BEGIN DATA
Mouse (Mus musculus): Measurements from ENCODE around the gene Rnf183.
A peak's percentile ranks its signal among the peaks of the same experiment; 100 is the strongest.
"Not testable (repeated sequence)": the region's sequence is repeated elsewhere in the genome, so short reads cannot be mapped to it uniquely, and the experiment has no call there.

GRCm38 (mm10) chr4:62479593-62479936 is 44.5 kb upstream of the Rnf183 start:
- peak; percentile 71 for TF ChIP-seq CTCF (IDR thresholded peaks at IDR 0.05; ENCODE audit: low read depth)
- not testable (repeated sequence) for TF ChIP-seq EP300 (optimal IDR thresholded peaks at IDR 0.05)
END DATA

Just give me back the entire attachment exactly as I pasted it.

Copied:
Mouse (Mus musculus): Measurements from ENCODE around the gene Rnf183.
A peak's percentile ranks its signal among the peaks of the same experiment; 100 is the strongest.
"Not testable (repeated sequence)": the region's sequence is repeated elsewhere in the genome, so short reads cannot be mapped to it uniquely, and the experiment has no call there.

GRCm38 (mm10) chr4:62479593-62479936 is 44.5 kb upstream of the Rnf183 start:
- peak; percentile 71 for TF ChIP-seq CTCF (IDR thresholded peaks at IDR 0.05; ENCODE audit: low read depth)
- not testable (repeated sequence) for TF ChIP-seq EP300 (optimal IDR thresholded peaks at IDR 0.05)